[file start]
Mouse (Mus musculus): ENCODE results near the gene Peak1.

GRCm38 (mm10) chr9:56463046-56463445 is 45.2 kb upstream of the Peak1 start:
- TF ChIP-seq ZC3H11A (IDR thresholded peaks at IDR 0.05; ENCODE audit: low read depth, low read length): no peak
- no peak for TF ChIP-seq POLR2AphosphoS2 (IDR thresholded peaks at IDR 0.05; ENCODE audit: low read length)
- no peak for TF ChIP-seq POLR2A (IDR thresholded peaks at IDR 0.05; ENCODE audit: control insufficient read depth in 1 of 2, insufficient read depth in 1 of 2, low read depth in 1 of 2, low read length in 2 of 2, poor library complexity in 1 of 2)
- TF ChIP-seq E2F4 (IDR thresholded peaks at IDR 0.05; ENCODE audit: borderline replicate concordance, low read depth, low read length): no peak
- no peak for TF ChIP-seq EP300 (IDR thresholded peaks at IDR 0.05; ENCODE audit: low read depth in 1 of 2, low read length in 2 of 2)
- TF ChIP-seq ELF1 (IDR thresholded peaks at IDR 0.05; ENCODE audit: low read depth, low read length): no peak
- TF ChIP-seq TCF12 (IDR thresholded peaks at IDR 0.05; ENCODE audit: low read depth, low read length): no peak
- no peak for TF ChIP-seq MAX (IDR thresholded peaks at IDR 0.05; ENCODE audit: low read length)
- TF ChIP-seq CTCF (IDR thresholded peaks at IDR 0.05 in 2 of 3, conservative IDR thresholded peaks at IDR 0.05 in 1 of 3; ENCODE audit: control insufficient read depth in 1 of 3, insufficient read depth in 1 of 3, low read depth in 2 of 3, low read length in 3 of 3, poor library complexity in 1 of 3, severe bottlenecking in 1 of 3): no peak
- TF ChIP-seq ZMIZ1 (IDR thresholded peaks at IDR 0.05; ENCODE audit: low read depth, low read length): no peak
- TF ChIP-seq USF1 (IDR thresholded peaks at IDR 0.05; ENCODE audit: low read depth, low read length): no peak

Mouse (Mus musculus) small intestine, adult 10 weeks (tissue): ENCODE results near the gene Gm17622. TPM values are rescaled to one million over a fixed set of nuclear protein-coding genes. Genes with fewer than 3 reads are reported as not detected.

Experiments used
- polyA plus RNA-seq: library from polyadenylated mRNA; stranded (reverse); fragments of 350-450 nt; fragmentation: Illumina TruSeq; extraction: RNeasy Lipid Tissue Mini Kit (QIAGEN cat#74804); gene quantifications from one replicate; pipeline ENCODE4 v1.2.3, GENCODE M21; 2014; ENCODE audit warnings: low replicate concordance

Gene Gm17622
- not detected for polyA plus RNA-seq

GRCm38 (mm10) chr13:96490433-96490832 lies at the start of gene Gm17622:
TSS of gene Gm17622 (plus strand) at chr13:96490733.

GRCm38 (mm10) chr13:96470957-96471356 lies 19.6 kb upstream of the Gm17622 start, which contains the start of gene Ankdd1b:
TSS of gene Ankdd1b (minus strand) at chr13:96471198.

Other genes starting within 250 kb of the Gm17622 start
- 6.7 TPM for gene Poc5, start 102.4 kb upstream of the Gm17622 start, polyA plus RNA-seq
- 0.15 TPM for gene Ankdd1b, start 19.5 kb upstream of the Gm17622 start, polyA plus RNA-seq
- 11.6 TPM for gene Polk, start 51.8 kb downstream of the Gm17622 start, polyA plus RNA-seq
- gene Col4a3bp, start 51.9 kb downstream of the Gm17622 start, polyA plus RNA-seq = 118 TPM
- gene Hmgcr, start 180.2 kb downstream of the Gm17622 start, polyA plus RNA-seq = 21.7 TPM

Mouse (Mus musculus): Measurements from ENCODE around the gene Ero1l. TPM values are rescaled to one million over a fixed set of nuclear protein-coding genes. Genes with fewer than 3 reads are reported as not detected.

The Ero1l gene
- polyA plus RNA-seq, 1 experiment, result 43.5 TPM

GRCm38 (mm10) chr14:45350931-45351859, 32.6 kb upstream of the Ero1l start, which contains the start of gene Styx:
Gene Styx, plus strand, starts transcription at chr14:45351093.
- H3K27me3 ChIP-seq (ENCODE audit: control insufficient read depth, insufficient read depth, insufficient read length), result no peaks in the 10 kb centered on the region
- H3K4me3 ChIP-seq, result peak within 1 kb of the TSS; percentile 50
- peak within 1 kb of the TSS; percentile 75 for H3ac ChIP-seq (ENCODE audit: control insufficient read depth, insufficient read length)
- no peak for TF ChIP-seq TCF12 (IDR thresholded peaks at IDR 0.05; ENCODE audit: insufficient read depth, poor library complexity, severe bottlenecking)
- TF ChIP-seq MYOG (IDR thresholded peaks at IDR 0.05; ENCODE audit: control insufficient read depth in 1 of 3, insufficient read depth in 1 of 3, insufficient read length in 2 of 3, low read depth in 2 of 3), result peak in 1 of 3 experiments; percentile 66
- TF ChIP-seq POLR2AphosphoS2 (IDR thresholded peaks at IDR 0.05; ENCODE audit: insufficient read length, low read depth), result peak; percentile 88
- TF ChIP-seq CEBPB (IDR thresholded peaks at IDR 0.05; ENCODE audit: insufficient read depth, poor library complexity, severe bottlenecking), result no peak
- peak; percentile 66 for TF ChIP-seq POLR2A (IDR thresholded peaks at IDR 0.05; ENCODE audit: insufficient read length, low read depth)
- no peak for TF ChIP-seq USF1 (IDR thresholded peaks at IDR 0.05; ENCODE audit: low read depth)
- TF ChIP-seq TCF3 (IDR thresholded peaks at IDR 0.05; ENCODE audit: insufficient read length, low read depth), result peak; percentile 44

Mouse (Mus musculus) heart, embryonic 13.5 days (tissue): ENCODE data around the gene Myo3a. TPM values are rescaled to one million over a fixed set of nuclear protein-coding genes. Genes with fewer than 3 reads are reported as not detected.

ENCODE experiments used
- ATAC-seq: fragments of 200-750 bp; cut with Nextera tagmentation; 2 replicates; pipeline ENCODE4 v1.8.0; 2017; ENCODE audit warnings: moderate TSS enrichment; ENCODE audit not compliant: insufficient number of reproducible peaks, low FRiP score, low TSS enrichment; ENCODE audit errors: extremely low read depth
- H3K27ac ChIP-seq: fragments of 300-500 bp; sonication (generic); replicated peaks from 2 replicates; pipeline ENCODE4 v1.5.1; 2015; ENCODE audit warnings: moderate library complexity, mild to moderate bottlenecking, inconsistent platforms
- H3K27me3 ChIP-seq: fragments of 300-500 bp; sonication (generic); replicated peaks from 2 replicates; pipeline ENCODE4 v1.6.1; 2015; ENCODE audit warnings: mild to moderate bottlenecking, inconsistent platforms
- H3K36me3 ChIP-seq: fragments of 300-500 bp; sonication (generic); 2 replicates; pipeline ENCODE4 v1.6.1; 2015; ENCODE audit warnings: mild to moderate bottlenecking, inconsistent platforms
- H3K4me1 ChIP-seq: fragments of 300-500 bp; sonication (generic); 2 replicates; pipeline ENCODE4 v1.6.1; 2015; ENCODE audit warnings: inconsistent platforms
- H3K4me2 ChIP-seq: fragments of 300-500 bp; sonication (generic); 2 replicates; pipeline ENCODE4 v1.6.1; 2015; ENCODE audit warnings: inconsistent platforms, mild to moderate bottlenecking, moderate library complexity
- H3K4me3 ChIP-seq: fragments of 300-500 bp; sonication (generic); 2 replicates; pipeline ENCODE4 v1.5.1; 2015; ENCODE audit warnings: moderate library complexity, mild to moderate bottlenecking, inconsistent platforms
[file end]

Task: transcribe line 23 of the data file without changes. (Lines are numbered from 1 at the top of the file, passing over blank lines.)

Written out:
Other genes starting within 250 kb of the Gm17622 start